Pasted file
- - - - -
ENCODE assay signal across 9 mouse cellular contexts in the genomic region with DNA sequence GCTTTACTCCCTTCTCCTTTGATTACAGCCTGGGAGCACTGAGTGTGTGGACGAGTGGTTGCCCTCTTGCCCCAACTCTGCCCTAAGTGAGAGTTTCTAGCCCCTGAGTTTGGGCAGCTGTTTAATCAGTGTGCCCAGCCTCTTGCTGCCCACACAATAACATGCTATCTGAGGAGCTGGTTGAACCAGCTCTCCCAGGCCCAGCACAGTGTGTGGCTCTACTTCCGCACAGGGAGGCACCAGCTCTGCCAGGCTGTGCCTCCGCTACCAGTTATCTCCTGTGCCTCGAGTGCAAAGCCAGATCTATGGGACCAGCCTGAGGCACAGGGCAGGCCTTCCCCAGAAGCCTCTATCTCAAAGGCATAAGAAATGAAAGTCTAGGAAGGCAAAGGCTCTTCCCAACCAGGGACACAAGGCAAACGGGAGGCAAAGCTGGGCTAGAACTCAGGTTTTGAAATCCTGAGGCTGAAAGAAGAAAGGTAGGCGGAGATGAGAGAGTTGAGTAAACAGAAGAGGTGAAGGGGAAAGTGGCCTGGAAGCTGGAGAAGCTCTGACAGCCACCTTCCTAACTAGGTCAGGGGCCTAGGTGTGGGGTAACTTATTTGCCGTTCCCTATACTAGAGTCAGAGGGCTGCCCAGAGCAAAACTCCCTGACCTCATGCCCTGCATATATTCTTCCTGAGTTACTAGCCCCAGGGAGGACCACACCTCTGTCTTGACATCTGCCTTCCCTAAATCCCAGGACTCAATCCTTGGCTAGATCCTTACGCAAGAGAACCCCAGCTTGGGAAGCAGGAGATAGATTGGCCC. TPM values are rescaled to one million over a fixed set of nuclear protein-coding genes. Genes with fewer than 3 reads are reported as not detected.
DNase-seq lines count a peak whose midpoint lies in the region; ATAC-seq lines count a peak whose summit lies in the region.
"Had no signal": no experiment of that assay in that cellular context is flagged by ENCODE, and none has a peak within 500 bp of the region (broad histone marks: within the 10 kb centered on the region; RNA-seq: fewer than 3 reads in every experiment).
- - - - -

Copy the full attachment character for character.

ENCODE assay signal across 9 mouse cellular contexts in the genomic region with DNA sequence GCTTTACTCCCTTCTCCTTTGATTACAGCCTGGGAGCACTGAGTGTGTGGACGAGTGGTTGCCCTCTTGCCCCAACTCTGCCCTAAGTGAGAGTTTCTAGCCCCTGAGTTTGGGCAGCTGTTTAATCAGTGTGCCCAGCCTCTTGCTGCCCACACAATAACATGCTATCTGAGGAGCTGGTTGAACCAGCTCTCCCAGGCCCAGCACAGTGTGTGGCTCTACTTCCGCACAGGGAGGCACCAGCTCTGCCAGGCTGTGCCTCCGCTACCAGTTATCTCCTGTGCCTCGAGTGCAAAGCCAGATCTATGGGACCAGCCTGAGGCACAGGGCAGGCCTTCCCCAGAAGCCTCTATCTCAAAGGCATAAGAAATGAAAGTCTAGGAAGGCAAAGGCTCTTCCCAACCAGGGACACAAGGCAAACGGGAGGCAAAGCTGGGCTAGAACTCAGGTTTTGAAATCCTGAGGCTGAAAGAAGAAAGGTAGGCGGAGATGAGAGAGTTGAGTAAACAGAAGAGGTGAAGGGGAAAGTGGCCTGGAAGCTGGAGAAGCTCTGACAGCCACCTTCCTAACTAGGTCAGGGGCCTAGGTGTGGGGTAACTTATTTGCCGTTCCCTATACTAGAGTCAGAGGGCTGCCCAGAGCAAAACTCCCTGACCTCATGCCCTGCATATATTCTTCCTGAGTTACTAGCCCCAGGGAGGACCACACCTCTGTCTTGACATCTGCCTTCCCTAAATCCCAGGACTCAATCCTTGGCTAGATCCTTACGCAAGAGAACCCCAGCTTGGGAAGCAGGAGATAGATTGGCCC. TPM values are rescaled to one million over a fixed set of nuclear protein-coding genes. Genes with fewer than 3 reads are reported as not detected.
DNase-seq lines count a peak whose midpoint lies in the region; ATAC-seq lines count a peak whose summit lies in the region.
"Had no signal": no experiment of that assay in that cellular context is flagged by ENCODE, and none has a peak within 500 bp of the region (broad histone marks: within the 10 kb centered on the region; RNA-seq: fewer than 3 reads in every experiment).